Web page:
Surrealist artist Salvador Dali is well known for his distinctive mustache and melting clocks, but what about his 1973 cookbook? Watch below as The Art Assignment attempts to recreate a “Bush of Crayfish in Viking Herbs” from Les Diners de Gala, and also explore Dali’s life and art.
I don’t know what compelled me to wake up at 6:45 a.m. on a Saturday and decide that making Eggs Benedict was a good idea. But when there’s a toddler tugging at your blanket and there’s more than plenty of time on a weekday morning, sleep deprivation and a hungry stomach begin making decisions one cannot argue with. So it was that in this deluded state I decided, not only was I going to make Eggs Benedict, I was going to make them Peruvian style with homemade huancaina sauce because I’d had a dream the night before that my husband and I had innovated this particular dish and it had been damn tasty. This is probably a good time to tell you that I’ve never poached an egg in my life. But, hey, there’s a first time for everything.
When Martha Stewart says she’s going to teach you how to cook/bake/make anything, you go. And you take notes. She recently came down to Miami during Art Basel for a cooking demonstration at Macy’s, for which I was clearly unprepared because I thought arriving 45 minutes early would be ample time to find a decent seat within viewing distance of the Queen of Craft (that’s what I like to call her, anyway). But that only left me four rows from the back, zooming into the second monitor, trying to take a picture of a picture of Martha. Lesson learned, lady. Lesson learned. No matter. She cooked. And she did it well. (She also said “twerking,” the context of which escapes me because, I mean, Martha Stewart said “twerking!” But the context really doesn’t matter. What matters is that she said it. And it was AWESOME.) And the food still reached those of us in the far back – with seconds on those little lemon cookies straight from pastry heaven. So here are three of Martha’s recipes for you and yours to enjoy this holiday season.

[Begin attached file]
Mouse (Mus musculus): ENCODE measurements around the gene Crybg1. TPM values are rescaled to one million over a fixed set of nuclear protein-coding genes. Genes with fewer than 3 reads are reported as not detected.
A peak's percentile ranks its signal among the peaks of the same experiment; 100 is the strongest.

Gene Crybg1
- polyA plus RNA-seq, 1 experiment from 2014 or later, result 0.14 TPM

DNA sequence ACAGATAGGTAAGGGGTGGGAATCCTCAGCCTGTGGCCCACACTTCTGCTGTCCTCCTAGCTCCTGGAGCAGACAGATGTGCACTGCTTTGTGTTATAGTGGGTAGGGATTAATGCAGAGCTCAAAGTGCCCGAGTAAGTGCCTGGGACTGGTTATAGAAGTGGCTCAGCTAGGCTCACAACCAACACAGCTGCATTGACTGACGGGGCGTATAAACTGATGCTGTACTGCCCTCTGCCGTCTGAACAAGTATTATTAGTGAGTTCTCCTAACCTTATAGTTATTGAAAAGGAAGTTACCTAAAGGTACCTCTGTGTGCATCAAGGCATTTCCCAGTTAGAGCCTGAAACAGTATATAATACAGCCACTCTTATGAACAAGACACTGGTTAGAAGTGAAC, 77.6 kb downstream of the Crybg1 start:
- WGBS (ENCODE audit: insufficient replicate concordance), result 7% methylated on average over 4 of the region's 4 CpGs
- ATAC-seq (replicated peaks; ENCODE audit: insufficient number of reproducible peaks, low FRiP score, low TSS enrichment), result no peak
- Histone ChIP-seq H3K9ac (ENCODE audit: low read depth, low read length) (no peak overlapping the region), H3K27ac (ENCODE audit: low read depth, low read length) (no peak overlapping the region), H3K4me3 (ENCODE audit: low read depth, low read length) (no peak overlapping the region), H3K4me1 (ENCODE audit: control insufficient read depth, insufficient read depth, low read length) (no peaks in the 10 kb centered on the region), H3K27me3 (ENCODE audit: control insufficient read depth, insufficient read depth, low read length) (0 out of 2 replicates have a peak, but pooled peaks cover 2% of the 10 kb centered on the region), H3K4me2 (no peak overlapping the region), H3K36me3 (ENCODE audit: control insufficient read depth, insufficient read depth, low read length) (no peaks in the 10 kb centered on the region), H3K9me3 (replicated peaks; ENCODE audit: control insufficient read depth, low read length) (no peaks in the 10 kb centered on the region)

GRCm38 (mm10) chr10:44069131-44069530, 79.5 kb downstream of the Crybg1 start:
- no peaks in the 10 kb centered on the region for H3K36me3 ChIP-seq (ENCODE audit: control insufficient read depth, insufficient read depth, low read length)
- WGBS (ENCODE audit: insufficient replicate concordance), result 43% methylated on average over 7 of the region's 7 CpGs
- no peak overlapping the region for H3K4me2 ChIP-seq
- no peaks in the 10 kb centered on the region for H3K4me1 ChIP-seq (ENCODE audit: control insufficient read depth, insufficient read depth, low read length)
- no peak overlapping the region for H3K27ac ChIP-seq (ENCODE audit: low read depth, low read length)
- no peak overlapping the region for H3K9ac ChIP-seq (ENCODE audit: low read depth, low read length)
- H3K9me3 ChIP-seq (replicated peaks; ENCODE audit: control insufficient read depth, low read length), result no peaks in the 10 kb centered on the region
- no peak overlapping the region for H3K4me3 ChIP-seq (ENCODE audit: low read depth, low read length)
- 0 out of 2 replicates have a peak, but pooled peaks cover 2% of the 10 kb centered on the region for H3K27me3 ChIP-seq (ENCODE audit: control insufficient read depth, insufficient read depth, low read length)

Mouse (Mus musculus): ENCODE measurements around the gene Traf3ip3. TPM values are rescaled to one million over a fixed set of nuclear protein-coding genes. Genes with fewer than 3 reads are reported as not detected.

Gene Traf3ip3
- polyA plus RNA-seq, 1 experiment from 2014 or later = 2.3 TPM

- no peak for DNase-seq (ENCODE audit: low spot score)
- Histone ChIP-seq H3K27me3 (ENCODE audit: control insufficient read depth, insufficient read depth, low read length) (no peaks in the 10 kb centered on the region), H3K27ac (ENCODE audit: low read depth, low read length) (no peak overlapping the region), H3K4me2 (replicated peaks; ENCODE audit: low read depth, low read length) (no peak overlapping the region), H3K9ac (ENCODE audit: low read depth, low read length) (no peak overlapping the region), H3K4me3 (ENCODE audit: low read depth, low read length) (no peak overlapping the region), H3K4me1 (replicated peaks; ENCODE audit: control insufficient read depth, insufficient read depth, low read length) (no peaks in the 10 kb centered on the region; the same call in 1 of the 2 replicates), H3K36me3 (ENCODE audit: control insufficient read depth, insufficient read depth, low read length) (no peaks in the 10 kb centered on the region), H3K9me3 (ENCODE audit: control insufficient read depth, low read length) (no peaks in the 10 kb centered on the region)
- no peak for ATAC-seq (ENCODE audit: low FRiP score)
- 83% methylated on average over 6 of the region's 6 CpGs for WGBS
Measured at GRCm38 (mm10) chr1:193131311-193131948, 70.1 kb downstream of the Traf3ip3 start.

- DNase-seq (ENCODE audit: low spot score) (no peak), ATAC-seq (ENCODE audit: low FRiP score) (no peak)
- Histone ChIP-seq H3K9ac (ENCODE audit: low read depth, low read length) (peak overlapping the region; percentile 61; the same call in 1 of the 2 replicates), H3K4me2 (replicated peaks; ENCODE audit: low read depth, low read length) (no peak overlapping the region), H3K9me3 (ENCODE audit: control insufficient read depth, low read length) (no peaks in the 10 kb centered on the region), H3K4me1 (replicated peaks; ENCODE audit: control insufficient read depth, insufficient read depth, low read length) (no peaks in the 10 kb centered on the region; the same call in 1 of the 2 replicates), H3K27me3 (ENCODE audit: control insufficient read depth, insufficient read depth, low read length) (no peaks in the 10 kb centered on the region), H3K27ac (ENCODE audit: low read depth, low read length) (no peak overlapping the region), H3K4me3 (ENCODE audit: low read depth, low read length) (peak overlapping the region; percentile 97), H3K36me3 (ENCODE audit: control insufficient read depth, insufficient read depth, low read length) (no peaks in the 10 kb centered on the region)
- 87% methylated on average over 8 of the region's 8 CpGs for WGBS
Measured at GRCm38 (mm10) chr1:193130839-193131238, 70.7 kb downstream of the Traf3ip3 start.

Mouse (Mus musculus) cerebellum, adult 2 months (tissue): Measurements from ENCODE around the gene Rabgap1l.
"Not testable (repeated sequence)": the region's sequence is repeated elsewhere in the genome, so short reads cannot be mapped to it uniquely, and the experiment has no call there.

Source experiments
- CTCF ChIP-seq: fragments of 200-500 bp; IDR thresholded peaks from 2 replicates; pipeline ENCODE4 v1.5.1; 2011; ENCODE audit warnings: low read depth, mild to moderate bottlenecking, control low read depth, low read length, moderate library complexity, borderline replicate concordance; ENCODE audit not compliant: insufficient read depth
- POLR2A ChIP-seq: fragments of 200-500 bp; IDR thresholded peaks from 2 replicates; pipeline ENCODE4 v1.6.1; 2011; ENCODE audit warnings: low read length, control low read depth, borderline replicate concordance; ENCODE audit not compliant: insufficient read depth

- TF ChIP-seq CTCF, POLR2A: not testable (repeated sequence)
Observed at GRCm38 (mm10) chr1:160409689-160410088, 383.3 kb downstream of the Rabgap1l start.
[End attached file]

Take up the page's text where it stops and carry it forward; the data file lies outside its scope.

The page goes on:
P.S. In case you’re curious, I’ve also posted pictures of all the other meals we were able to try (Holiday Citrus Punch, Poached Egg with Creamed Spinach, Mushroom Crepe, Fruit Salad, and Lemon Poppy Seed Cookies). The mushroom crepe was my absolute favorite.
Some of my fondest childhood memories involve some sort of family gathering that usually began early in the day, around the kitchen area of a relative’s home. More often than not, that scene involved my grandmother prepping and cooking a meal that always proved too large to eat but too tasty to be discarded. So we went for seconds, and sometimes thirds, and grew up relishing in the fact that Cuban women were built to have curves.
I was recently lucky enough to capture one of these gatherings in my own little kitchen, with Abuela making one of my absolute favorite dishes: Arroz con Pollo a la Chorrera (or, Cuban Yellow Rice with Chicken). Keep reading for pics and step-by-step instructions on how to recreate it sans Cuban Abuela.
Most who know me know that when I fell in love with my husband, I also fell in love with his food. He and his Peruvian family managed to charm me from day one with their Ceviche, Seco, Causa, and Huancaina. It’s been a revelation in dining.
And so, recently, I tried my Cuban hand at recreating one of these Peruvian dishes. I’m relieved to be able to say I didn’t bring shame to anyone’s culture with my first attempt at making Seco de Res (also referred to as Seco de Carne). So here’s the very simple recipe I followed with pics to guide you along the way. Best of luck to you first-timers and let me know how it goes for you!
Also, for those of you who may not be as “adept” in the culinary arts, you can just call on my mother-in-law for some amazing home-cooked Peruvian food delivered to your doorstep.
- 1 lb Stew Beef
- 2 stalks of cilantro
- 3-5 jalepeño peppers or aji Amarillo.
- 3 tsp minced garlic
- 1 yellow onion (chopped)
- 1 cube of beef bouillon
- 3-4 potatoes chopped into 1” squares
- Extra virgin olive oil
Remove stems from cilantro. Chop jalepeño peppers and mix with cilantro in a blender with 2 tbsp of olive oil and very little water (less than ½ cup). You want it to be somewhat thick.
In a large pan heat olive oil then add chopped onions with garlic and cook on low heat until onions are caramelized. Add beef bouillon while cooking. Mix well.
Mix in beef, potatoes and cilantro mixture. Add salt and all-seasoning and cover pan. Cook for 30min-1hr stirring frequently to avoid burning beef.